Employers may offer a simplified employee pension individual retirement arrangement as well as a 401(k) plan to their employees. SEP IRAs and 401(k) plans both have specific limits on how much you and your employer can contribute. Because SEP IRAs and 401(k) plans are both defined contribution plans, however, they are subject to cumulative contribution limits.
401(k) Contribution Limits
Your contributions to your 401(k) plan cannot exceed the annual limit or 100 percent of your earnings from the job. As of 2013, the limit is $17,500 if you're under 50 or $23,000 if you're 50 or older. If you make $12,000 at your job that offers the 401(k) plan, you could only contribute $12,000 because your compensation is smaller than your contribution limit.
Employee SEP IRA Contributions
If you're an employee of a company that offers a SEP IRA, your contributions count toward your traditional IRA contribution limit rather than the limit for defined contribution plans. For example, as of 2013, you can contribute up to $6,500 if you're 50 or older, or $5,500 if you're younger than 50. If you're self-employed, you can make contributions as both an employee and as the employer, but you must specify how each contribution is to treated.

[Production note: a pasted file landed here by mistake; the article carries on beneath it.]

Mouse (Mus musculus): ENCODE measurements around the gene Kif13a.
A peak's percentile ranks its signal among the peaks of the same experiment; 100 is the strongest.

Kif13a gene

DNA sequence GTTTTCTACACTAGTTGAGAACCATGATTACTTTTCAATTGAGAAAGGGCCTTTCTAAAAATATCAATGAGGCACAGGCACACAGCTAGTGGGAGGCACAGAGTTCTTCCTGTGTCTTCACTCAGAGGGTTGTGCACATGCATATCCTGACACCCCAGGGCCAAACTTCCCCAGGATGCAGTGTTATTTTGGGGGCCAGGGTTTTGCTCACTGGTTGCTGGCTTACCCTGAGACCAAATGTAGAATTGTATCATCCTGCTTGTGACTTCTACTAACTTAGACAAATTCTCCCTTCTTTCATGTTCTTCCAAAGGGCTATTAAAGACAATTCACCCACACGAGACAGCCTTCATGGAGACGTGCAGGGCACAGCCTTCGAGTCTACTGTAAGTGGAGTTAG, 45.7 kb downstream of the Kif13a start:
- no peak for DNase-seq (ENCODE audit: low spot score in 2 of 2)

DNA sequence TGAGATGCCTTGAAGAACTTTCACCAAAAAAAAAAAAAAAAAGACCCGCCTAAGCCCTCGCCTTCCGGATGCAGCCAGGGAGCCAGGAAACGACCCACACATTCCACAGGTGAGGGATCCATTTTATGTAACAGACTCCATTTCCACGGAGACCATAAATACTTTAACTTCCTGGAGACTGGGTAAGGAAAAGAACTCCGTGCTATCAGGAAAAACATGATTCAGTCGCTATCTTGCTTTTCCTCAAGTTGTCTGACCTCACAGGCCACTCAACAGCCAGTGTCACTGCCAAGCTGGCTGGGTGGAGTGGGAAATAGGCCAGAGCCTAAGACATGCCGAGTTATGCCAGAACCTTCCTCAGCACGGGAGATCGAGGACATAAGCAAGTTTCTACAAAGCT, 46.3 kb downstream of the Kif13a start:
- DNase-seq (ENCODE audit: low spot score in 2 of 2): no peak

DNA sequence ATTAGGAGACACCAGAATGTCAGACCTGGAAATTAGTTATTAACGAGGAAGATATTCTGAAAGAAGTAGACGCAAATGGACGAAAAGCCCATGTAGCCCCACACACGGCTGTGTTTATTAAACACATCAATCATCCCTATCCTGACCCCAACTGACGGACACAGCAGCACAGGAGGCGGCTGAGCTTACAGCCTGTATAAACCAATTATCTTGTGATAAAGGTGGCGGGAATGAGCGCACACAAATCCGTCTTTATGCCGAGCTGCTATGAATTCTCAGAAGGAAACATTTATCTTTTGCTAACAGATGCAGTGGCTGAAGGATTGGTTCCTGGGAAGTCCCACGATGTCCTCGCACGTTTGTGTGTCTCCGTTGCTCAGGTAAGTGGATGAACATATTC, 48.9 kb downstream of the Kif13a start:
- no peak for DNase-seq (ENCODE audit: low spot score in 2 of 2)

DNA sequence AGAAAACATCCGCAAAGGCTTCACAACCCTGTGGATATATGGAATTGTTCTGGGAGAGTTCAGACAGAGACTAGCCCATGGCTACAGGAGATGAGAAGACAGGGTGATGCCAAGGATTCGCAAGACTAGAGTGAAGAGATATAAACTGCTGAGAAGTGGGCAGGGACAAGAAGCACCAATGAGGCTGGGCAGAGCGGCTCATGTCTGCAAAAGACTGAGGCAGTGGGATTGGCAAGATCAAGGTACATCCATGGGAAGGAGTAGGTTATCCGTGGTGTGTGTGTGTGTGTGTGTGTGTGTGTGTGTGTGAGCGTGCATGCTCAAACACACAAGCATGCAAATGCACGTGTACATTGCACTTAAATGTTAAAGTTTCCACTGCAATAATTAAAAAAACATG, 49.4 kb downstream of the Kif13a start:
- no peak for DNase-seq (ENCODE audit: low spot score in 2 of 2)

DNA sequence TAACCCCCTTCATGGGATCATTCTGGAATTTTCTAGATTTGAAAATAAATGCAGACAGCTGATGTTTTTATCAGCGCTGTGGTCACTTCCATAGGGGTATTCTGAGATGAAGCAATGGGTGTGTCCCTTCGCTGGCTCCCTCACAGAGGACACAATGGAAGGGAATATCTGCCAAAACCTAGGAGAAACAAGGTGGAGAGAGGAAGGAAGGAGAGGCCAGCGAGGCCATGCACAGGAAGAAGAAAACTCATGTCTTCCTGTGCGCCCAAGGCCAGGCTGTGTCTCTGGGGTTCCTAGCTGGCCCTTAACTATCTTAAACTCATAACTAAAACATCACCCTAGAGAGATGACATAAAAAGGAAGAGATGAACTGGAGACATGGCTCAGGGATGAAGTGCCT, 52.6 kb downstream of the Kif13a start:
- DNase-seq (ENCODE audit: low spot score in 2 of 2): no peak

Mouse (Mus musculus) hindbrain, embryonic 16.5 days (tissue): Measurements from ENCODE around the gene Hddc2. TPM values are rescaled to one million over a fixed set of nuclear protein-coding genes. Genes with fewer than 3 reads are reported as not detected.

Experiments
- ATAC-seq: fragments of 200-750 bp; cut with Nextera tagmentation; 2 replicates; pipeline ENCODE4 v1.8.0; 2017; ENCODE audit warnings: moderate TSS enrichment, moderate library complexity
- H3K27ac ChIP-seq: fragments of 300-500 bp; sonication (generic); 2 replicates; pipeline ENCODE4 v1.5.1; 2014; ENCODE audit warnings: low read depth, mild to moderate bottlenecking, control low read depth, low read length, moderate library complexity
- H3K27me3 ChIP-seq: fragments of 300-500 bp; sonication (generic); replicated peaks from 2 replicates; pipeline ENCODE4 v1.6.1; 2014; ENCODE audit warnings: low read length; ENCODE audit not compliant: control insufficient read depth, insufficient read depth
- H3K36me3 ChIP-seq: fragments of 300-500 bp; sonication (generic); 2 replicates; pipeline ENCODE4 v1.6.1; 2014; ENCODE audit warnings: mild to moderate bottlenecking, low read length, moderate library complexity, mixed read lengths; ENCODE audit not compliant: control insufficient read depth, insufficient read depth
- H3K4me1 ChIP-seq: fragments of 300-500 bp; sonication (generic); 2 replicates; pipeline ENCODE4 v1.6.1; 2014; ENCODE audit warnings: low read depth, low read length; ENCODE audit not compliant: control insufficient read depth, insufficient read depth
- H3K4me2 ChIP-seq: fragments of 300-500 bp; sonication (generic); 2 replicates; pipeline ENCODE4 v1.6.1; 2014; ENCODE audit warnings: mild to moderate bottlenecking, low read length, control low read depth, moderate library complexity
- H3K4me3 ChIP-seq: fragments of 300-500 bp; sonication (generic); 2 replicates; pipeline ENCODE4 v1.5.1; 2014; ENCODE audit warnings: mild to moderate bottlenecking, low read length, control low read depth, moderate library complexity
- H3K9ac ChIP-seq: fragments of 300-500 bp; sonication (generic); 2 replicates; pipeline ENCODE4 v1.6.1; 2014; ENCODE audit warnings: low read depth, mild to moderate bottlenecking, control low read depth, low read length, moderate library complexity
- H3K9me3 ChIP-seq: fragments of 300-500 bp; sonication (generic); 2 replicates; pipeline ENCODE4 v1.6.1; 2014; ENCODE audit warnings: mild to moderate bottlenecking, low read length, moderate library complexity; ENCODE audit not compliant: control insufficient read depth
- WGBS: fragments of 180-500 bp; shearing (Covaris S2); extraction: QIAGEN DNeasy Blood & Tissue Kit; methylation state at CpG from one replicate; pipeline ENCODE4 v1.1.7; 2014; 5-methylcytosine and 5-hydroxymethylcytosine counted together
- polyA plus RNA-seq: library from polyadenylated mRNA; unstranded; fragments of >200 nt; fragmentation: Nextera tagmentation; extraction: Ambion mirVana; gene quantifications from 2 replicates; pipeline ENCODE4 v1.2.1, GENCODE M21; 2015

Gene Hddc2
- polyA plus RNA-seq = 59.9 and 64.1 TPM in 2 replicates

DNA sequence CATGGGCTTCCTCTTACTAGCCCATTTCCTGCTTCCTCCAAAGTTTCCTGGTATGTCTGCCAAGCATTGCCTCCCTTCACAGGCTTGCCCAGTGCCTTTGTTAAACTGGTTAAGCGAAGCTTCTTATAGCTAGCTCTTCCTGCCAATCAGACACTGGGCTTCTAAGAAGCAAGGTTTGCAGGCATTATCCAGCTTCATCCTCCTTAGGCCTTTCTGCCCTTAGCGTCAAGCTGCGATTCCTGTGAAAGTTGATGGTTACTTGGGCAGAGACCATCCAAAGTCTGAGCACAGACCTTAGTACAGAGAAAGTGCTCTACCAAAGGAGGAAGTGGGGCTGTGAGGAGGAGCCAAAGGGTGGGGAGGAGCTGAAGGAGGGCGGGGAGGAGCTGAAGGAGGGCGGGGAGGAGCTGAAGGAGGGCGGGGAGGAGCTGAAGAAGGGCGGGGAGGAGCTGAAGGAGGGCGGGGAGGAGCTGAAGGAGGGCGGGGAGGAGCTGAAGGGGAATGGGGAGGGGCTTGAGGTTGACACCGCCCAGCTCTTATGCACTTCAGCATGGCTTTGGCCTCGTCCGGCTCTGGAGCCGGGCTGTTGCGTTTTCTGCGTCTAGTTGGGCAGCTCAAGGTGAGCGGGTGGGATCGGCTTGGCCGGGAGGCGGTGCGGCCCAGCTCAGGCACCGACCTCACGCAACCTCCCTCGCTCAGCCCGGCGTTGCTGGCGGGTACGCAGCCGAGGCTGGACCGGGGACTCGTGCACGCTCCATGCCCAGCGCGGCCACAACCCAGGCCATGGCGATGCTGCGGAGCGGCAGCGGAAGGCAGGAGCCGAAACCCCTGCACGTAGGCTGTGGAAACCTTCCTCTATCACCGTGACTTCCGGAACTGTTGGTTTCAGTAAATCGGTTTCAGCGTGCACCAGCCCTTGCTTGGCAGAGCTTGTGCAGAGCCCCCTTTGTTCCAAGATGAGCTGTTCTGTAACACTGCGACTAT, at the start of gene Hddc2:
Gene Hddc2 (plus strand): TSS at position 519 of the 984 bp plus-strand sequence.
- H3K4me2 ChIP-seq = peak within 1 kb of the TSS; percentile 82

Employer SEP IRA Contributions
The money that your employer contributes to a SEP IRA on your behalf can't exceed 25 percent of your compensation. If you're self-employed, you can't contribute more than 20 percent of your net self-employment earnings. However, neither your employer nor you as a self-employed individual can contribute more than $51,000 to your SEP IRA as of 2013.
Total Contribution Limits
The IRS limits the total amount that can be contributed to your SEP IRA and your 401(k) plan by both you and your employer. As of 2013, the limit is $51,000 if you are under 50 and $56,000 if you are 50 or older. This limit includes your contributions to your SEP IRA as an employer (or your employer's contributions on your behalf) plus both your contributions and your employer's contributions to your 401(k) plan. For example, suppose you're under 50, self-employed and also work for a company that offers a 401(k) plan. If you contribute $10,000 to your 401(k) plan and your employer contributes $10,000, you can contribute up to $31,000 to your SEP IRA as an employer contribution.
Mark Kennan is a writer based in the Kansas City area, specializing in personal finance and business topics. He has been writing since 2009 and has been published by "Quicken," "TurboTax," and "The Motley Fool."